There's no evidence at all that this gory procedure works, and only the babiest starting evidence that injecting platelets into the skin works at all against the appearance of aging. But there probably is little harm, at least, to plasma injections because they deal with the patient's own body fluids, dermatologists say. The technologies dermatologists use for the facials are U.S. Food and Drug Administration approved for adding plasma to bone before orthopedic surgery... but not for wrinkle-busting.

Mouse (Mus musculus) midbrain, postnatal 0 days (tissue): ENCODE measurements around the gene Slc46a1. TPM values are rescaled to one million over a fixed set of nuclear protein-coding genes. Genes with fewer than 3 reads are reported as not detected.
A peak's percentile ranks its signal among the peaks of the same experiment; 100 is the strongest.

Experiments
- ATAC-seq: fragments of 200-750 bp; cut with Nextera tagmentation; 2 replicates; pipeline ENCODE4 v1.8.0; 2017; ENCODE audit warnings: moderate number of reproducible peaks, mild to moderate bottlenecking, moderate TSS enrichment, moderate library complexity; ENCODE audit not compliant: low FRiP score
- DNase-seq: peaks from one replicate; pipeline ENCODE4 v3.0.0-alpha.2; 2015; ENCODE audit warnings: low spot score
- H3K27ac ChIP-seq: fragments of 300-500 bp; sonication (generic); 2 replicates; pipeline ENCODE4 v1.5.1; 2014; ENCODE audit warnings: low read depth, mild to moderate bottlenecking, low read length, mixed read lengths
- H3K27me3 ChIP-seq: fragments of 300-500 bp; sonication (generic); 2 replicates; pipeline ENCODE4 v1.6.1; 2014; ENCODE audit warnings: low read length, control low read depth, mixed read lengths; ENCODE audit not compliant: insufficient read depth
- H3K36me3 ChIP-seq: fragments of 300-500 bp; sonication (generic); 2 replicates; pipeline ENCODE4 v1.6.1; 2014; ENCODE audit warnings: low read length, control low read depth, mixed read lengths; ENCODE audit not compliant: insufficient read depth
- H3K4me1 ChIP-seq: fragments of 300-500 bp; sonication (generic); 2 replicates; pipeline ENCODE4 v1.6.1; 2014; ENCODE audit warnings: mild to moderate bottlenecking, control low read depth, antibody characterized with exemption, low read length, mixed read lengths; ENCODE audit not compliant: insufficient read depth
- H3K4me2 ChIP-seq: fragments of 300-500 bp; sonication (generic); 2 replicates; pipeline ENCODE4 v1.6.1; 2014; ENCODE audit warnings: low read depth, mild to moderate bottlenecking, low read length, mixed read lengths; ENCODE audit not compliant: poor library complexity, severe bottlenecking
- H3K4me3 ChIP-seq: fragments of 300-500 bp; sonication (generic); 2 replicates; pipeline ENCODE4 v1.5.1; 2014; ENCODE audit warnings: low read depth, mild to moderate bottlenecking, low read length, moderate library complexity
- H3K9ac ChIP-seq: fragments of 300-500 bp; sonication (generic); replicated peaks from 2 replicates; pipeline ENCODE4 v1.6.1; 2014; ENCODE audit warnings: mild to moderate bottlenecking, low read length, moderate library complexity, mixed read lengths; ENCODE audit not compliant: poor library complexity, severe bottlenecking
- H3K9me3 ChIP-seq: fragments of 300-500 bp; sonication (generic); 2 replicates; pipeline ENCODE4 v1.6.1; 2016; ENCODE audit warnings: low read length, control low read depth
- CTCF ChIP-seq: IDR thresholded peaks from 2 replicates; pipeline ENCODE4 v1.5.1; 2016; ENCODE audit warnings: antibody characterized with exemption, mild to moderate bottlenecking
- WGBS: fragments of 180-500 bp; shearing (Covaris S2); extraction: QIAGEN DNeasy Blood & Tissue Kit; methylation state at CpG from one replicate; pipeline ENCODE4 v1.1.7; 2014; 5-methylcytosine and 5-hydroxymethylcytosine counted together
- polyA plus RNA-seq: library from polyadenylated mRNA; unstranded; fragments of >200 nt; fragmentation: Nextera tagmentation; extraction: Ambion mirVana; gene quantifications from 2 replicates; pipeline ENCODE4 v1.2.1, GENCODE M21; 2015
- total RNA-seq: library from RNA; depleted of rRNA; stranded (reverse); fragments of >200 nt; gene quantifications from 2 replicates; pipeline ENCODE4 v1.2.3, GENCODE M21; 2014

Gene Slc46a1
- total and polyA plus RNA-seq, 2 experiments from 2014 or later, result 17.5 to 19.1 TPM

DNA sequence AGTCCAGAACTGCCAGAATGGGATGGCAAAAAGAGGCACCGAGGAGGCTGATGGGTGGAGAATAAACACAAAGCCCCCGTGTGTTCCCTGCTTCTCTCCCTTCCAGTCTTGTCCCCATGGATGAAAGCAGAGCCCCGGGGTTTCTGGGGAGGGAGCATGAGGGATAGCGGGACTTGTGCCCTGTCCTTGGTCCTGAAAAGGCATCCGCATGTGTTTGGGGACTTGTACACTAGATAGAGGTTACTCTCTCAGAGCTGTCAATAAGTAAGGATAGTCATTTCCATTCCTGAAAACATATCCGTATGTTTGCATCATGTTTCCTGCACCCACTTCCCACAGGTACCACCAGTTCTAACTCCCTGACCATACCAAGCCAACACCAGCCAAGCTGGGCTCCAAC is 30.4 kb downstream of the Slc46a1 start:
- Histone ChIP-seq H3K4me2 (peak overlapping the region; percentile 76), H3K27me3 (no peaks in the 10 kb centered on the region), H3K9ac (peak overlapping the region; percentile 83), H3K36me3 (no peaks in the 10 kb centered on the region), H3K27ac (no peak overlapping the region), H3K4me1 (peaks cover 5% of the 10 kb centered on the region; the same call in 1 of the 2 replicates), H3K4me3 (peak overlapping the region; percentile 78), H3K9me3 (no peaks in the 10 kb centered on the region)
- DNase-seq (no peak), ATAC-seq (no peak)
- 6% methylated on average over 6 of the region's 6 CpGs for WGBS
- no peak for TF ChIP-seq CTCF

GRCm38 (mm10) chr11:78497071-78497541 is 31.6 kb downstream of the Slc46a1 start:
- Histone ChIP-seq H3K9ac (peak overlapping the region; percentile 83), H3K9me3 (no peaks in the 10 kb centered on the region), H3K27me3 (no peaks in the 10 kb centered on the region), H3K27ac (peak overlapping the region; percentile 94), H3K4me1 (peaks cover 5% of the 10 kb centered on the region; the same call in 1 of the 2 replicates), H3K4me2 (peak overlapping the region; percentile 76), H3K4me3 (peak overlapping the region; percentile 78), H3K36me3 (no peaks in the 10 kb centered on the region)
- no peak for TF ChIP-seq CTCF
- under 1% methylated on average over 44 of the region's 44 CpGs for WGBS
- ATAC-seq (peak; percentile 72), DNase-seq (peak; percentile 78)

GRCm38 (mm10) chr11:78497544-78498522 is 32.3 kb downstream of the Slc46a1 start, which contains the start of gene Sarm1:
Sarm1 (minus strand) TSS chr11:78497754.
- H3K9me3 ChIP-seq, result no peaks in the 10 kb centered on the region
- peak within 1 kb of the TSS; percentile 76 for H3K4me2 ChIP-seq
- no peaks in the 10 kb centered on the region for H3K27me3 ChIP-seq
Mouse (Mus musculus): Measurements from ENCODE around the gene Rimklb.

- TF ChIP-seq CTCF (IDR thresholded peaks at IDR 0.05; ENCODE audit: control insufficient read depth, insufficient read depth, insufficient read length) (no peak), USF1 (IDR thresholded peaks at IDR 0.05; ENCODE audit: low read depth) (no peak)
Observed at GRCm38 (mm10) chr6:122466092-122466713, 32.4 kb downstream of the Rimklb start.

So, what is it and how does it work, exactly? Don't let the name fool you. In fact, "It's usually done in full light of day," says Beverly Hills-based dermatologist Ava Shamban. In all seriousness, the treatment is a "combination of a microdermabrasion, followed by the application of PRP (platelet-rich plasma)," says Shamban. "The PRP is derived from the serum portion of the blood, which contains platelets. The platelets contain high levels of growth factors, which, when applied to the skin, will stimulate cell turnover."
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